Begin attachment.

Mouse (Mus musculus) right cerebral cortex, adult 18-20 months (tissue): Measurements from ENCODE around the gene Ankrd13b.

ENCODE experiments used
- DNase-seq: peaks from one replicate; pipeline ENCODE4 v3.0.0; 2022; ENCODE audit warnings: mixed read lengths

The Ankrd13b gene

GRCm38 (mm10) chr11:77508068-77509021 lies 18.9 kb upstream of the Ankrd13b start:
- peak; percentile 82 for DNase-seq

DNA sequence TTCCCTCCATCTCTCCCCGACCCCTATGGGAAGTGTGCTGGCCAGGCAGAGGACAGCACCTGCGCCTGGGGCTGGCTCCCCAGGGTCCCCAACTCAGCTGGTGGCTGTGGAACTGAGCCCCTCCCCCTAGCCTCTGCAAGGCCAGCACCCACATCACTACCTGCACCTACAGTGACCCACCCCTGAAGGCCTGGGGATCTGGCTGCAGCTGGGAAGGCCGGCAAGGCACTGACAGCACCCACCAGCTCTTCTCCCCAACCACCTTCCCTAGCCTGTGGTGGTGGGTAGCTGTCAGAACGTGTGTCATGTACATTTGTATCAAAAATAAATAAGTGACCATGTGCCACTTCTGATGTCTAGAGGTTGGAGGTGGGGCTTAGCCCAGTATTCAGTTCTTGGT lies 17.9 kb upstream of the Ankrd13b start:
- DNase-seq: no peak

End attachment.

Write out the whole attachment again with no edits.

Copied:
Mouse (Mus musculus) right cerebral cortex, adult 18-20 months (tissue): Measurements from ENCODE around the gene Ankrd13b.

ENCODE experiments used
- DNase-seq: peaks from one replicate; pipeline ENCODE4 v3.0.0; 2022; ENCODE audit warnings: mixed read lengths

The Ankrd13b gene

GRCm38 (mm10) chr11:77508068-77509021 lies 18.9 kb upstream of the Ankrd13b start:
- peak; percentile 82 for DNase-seq

DNA sequence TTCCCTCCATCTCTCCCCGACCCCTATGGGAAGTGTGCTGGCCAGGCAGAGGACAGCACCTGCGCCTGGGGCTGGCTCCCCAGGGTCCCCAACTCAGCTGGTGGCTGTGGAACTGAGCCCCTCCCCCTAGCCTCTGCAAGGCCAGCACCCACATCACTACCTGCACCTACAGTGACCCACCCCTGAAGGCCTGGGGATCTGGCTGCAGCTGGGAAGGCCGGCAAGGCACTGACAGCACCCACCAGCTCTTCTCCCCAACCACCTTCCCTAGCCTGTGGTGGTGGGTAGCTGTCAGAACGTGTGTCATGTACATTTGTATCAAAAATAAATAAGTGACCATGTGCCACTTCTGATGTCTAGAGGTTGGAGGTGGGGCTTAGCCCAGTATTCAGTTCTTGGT lies 17.9 kb upstream of the Ankrd13b start:
- DNase-seq: no peak